ESSE 2016 in Galway: Seminar “BIOGRAPHY” 22-26 August

Last updated 30/07/2016

13th ESSE Conference: 22-26 August 2016

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Conveners : Joanny MOULIN (The Biography Society, Aix-Marseille Université, France) & Hans RENDERS (Biography Institute, University of Groningen, the Netherlands)

This seminar invites contributions to the study of biography as a genre, considering that it raises specific issues that distinguish it from autobiography. It would equally be interested in approaches to the practice of biography as a method of academic research, from microhistory to literature and cultural studies. For instance, individual papers may address theoretical questions, case studies of particular biographers’ works, the history and the poetics of biography, the impact of the biographical turn, the evolution of biographical dictionaries, or the innovative influences of the biopic and digital humanities.


Tuesday 23rd August 17.00-19.00 — “Historical Perspectives”
1. RENDERS, Hans (University of Groningen, the Netherlands) — Biographies as Multipliers; The First World War as Turning Point in the Lives of Modernist Artists
2. RICHARDS Page (University of Hong Kong, China) — Biography, the Historical Lyric, and Rita Dove
3. BROCK Malin Lidström (Luleå University of Technology, Sweden)  — Mad, bad or (just) sad? Recent biofiction of Zelda Fitzgerald
4. WILSON COSTA Karyn (Aix-Marseille Université, France)  — “Auguste Angellier’s Life of Robert Burns: an Indulgent Biography”
5. POLLAND Imke (Justus-Liebig-Universität Gießen, Germany)  — Imaginary Biography? Portraying the public and private persona in the royal biopic The Queen.

Wednesday 24th August 14.00-16.00 — “Biographers”
6. MOULIN Joanny (Aix-Marseille Université, France)  — André Maurois, or the Aesthetic Advantage of Biography Over the Novel
7. DE HAAN Binne (University of Groningen, the Netherlands) — Richard Holmes: A biographer-historian par excellence
8. THIRRIARD Maryam (Aix-Marseille Université, France)  — Harold Nicolson, the “New Biographer”
9. TREMBLAY Alexandre (Aix-Marseille Université, France)  — Giles Lytton Strachey and Biography: The Oddity of True Interpretation
10. SABLAYROLLES François (Université Paris 2 Panthéon-Assas, France)  — The Silhouetted Figure of the Biographer

Thursday 25th August 11.00-13.00 — “Interdisciplinary perspectives”
11. DI MASCIO Patrick (Aix-Marseille Université, France)  – Biographying Freud
12. FAUSEL, Heidi (Aix-Marseille Université, France) — A Study in Time Travel: Writing the Life of William Caxton
13. RENSEN Marleen (University of Amsterdam the Netherlands)  — Biography, Cultural Mediation and Transnational Studies
14. HARMSMA Jonne (University of Groningen, the Netherlands)  — From Model to Vision: A Biographical Turn in Political Economy?
15. POULOMI Mitra (Visva Bharati University, Santiniketan, India)  — “Cinematic (Mis)representation of Femininity: Virginia Woolf in The Hours”

 Also see :

On Discovery

by Nigel Hamilton

téléchargementThe email, when it came, caused my biographer’s heart to miss a beat. A diary which the archive had thought lost – or not to have existed, despite mentions of it in a number of places – had been found! It was lodged together with other, more formal papers, in another file, and thus had not been catalogued as such.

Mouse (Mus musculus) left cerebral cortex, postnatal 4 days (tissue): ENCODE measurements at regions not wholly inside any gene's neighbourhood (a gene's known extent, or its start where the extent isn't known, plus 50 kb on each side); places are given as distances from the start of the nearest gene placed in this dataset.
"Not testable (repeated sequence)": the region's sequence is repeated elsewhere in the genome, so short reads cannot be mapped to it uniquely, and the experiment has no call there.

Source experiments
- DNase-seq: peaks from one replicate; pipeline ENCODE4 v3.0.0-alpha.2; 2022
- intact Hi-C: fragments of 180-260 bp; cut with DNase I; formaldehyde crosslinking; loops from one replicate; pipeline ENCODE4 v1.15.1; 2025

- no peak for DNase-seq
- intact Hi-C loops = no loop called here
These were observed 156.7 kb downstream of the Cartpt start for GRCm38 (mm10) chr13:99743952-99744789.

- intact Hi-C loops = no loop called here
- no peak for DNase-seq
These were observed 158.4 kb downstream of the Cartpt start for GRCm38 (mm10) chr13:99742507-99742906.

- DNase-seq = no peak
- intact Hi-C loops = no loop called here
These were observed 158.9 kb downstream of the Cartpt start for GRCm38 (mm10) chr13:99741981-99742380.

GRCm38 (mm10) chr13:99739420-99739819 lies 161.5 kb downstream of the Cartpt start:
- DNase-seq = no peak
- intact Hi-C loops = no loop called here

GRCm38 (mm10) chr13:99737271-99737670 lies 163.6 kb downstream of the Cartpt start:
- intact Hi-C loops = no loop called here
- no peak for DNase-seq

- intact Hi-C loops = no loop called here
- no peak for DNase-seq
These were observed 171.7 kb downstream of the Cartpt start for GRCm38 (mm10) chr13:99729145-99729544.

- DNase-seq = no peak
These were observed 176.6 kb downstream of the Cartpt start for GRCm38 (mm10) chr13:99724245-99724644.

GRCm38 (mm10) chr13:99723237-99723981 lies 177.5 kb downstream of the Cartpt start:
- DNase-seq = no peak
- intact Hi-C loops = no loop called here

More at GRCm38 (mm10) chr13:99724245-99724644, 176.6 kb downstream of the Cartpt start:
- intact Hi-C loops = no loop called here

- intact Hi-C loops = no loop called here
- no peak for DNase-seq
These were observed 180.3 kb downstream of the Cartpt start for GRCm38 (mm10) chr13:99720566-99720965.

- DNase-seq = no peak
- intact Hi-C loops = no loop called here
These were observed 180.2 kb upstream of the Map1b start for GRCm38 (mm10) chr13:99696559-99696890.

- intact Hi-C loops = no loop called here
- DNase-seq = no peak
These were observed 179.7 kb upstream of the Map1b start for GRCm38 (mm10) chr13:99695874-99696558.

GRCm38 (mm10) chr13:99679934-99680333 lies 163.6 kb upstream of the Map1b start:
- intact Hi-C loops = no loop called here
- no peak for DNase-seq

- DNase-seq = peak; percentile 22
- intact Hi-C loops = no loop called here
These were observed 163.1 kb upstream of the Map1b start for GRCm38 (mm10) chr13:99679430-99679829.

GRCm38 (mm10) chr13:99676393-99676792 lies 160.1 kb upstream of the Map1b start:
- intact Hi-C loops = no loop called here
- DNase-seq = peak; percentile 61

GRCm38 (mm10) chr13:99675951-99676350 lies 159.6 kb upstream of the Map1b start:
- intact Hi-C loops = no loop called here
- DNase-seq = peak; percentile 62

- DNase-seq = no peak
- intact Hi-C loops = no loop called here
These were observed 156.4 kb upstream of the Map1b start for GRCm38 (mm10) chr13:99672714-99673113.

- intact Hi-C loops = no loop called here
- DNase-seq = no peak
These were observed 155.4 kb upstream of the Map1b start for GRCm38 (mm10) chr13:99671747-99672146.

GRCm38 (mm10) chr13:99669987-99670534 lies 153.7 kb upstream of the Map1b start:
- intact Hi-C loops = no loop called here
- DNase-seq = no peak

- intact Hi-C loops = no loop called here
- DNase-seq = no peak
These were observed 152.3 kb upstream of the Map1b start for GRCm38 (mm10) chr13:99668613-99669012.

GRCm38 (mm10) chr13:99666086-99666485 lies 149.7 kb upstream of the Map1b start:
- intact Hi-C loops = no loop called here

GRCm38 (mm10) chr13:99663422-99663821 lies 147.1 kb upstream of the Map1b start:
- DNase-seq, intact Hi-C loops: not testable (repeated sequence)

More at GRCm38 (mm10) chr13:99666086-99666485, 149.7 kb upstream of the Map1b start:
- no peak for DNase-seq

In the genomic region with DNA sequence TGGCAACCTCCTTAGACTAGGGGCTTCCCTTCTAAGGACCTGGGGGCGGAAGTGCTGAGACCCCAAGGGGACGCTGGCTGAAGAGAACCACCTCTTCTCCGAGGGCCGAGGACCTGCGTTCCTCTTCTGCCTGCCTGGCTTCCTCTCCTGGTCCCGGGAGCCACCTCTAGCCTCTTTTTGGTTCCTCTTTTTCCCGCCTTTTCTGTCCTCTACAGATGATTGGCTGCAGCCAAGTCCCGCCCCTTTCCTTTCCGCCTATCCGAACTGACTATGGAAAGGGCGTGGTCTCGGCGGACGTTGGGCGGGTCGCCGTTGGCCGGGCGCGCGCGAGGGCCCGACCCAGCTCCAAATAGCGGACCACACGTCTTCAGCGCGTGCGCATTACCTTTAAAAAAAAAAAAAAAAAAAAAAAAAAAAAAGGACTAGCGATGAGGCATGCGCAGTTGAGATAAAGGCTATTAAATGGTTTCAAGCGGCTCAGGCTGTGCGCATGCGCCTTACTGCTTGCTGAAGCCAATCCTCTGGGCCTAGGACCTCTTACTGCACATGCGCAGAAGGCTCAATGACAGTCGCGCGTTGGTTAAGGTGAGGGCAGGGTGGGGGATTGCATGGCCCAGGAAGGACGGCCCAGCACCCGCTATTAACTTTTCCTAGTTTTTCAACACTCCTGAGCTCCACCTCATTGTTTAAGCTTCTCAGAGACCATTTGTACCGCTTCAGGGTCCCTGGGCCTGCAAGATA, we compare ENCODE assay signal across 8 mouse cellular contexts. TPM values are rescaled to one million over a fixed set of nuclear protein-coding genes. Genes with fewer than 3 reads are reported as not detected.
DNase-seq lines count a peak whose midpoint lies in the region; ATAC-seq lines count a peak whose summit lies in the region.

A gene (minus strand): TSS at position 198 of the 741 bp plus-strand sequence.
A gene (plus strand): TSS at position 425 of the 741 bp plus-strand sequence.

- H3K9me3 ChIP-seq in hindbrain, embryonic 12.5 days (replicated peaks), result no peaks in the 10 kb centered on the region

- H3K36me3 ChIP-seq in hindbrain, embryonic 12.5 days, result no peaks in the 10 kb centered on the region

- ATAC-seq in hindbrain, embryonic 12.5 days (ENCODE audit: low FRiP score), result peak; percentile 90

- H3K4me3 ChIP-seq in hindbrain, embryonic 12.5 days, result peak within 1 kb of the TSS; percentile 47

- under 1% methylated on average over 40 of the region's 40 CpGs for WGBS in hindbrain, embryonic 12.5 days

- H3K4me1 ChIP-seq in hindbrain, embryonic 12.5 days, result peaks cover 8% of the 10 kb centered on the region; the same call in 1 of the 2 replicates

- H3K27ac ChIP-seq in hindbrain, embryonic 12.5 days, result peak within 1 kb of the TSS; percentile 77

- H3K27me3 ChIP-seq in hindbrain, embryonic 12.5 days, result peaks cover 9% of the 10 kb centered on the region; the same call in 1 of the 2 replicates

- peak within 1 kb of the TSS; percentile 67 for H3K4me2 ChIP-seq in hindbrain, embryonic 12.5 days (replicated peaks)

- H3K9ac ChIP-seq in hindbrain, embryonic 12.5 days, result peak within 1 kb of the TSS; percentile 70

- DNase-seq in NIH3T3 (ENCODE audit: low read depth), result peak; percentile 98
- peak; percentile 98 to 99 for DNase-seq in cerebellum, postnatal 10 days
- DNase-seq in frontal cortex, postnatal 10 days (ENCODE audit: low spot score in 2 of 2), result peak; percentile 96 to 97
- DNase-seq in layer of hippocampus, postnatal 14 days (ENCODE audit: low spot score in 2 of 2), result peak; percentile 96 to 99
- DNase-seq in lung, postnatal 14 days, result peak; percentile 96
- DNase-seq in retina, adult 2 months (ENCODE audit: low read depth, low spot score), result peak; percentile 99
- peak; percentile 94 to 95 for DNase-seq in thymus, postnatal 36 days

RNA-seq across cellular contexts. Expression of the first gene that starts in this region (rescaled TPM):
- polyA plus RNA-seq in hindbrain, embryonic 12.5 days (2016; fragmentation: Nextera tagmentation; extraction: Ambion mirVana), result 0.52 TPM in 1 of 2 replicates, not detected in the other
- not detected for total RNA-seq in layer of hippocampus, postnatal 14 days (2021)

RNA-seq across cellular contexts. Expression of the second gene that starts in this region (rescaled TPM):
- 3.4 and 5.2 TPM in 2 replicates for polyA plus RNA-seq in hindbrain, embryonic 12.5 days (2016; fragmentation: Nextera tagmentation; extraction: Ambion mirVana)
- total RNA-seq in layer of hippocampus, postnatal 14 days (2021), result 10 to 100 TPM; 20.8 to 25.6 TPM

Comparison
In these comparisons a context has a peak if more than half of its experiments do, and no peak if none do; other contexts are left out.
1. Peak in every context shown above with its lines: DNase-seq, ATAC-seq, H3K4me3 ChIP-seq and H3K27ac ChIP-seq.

It was just what I wanted. Instead of having to imagine what was in it, or assume it never existed, I would have it at hand: all 35 pages!

As an historical biographer – indeed any kind of biographer – there is perhaps no more exciting moment than this: discovery!

Relatively little work has been done on discovery in biography. In fact there is probably more discussion in academia of Professor A.S. Byatt’s novel Possession and its theme of biographical discovery than of any actual, real biography – or of discovery in general in biography. Which is a shame, for discovery is what motivates the biographer certainly as much as does the desire to construct a true portrait of an individual. The two really go together today, in fact they are almost inseparable.

Literary critics and scholars, of course, were delighted by Professor Byatt’s novel, since it threw up so many interesting tropes and insights into fiction – moreover into fiction as imaginary sleuthing. But I would wager there is probably no single major biography published today that has not involved real-life sleuthing just as intriguing and potentially story-altering as the plot of Possession – sleuthing that goes largely unrecorded, either by the biographers themselves, or by scholars of biography.

As theorists of biography and investigators of the practice of biography we would do well, I think, to do more of what Richard Holmes did so well in Footsteps: Adventures of a Romantic Biographer – only from the POV of our profession, as distinct from (or similar to) other professions.

Discovery is, after all, a remarkably potent lure in biography. Historians may also research unpublished documents, but they will at best add their tapestry of the past and its patterns. The biographer, however, is hoping to discover something deeper: something a novelist can only invent or plagiarize. The biographer is on a particular human being’s trail. He or she is constantly constructing and refining an identikit portrait of a subject: a jigsaw puzzle in which many pieces are missing, or are damaged, and therefore unreliable. Or, to use yet another simile, the process of biography is akin to the penciled answers we draft when doing crossword puzzles. The answers may seem to fit at first – yet still turn out to be wrong.

(Not that there is ever a right or wrong in biography, other than deliberate fabrication or insincerity.)

Discovery is thus a sort of blind man’s white stick, testing the ground for obstacles – yet also allowing the wanderer to move forward and avoid the falls or pitfalls in trying to understanding a real life.

In this sense Discovery is to the biographer what laboratory testing is to the theoretical scientist: searching for evidence that may contradict or confirm the hypothesis which the serious biographer, consciously or unconsciously, forms during the long journey towards the construction – or reconstruction – of a human life.